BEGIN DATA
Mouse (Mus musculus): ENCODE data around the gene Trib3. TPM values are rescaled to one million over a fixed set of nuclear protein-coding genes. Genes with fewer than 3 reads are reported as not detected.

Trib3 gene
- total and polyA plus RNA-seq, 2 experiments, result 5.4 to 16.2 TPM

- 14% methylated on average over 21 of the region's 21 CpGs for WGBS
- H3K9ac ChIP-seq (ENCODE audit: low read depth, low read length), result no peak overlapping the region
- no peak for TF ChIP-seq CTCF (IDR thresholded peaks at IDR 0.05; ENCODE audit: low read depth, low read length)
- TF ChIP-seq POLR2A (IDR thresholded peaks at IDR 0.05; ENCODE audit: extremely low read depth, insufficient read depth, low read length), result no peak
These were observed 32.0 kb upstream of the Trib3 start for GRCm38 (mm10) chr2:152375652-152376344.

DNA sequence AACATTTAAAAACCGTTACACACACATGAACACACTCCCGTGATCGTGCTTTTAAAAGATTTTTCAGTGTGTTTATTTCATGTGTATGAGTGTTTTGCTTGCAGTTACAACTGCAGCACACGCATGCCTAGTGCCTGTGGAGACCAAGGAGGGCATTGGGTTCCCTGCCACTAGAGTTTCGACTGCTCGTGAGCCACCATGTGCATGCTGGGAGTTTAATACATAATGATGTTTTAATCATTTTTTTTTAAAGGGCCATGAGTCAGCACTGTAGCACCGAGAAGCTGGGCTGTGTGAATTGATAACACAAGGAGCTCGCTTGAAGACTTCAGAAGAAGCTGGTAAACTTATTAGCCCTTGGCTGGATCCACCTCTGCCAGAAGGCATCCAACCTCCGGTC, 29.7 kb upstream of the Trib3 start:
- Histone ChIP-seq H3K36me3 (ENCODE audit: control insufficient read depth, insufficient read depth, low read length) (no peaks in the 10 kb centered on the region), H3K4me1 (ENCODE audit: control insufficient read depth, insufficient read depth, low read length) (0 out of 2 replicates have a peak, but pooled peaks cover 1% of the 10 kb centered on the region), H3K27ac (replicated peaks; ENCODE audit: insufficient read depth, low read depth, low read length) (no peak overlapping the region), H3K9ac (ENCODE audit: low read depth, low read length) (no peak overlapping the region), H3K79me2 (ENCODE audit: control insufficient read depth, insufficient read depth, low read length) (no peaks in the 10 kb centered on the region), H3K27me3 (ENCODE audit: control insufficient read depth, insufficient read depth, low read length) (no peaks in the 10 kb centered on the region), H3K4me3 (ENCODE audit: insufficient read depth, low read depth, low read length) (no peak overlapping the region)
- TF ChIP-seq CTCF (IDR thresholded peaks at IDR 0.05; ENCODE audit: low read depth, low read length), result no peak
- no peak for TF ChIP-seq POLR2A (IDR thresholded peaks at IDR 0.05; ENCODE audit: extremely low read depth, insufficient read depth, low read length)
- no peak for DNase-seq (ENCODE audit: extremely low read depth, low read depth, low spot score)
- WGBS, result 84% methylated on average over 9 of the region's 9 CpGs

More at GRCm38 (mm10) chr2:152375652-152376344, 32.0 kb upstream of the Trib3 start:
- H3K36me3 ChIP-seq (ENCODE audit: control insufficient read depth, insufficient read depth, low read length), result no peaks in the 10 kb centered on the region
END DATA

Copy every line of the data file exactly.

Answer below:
Mouse (Mus musculus): ENCODE data around the gene Trib3. TPM values are rescaled to one million over a fixed set of nuclear protein-coding genes. Genes with fewer than 3 reads are reported as not detected.

Trib3 gene
- total and polyA plus RNA-seq, 2 experiments, result 5.4 to 16.2 TPM

- 14% methylated on average over 21 of the region's 21 CpGs for WGBS
- H3K9ac ChIP-seq (ENCODE audit: low read depth, low read length), result no peak overlapping the region
- no peak for TF ChIP-seq CTCF (IDR thresholded peaks at IDR 0.05; ENCODE audit: low read depth, low read length)
- TF ChIP-seq POLR2A (IDR thresholded peaks at IDR 0.05; ENCODE audit: extremely low read depth, insufficient read depth, low read length), result no peak
These were observed 32.0 kb upstream of the Trib3 start for GRCm38 (mm10) chr2:152375652-152376344.

DNA sequence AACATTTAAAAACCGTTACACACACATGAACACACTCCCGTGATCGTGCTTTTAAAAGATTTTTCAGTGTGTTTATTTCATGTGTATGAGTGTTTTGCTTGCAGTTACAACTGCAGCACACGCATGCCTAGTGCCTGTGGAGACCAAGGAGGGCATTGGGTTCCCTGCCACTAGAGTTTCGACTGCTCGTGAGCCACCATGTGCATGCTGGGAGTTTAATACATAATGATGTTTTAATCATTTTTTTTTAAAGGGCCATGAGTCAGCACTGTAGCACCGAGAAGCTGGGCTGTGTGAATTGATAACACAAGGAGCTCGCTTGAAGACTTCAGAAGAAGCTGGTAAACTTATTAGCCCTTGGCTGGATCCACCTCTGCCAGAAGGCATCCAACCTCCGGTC, 29.7 kb upstream of the Trib3 start:
- Histone ChIP-seq H3K36me3 (ENCODE audit: control insufficient read depth, insufficient read depth, low read length) (no peaks in the 10 kb centered on the region), H3K4me1 (ENCODE audit: control insufficient read depth, insufficient read depth, low read length) (0 out of 2 replicates have a peak, but pooled peaks cover 1% of the 10 kb centered on the region), H3K27ac (replicated peaks; ENCODE audit: insufficient read depth, low read depth, low read length) (no peak overlapping the region), H3K9ac (ENCODE audit: low read depth, low read length) (no peak overlapping the region), H3K79me2 (ENCODE audit: control insufficient read depth, insufficient read depth, low read length) (no peaks in the 10 kb centered on the region), H3K27me3 (ENCODE audit: control insufficient read depth, insufficient read depth, low read length) (no peaks in the 10 kb centered on the region), H3K4me3 (ENCODE audit: insufficient read depth, low read depth, low read length) (no peak overlapping the region)
- TF ChIP-seq CTCF (IDR thresholded peaks at IDR 0.05; ENCODE audit: low read depth, low read length), result no peak
- no peak for TF ChIP-seq POLR2A (IDR thresholded peaks at IDR 0.05; ENCODE audit: extremely low read depth, insufficient read depth, low read length)
- no peak for DNase-seq (ENCODE audit: extremely low read depth, low read depth, low spot score)
- WGBS, result 84% methylated on average over 9 of the region's 9 CpGs

More at GRCm38 (mm10) chr2:152375652-152376344, 32.0 kb upstream of the Trib3 start:
- H3K36me3 ChIP-seq (ENCODE audit: control insufficient read depth, insufficient read depth, low read length), result no peaks in the 10 kb centered on the region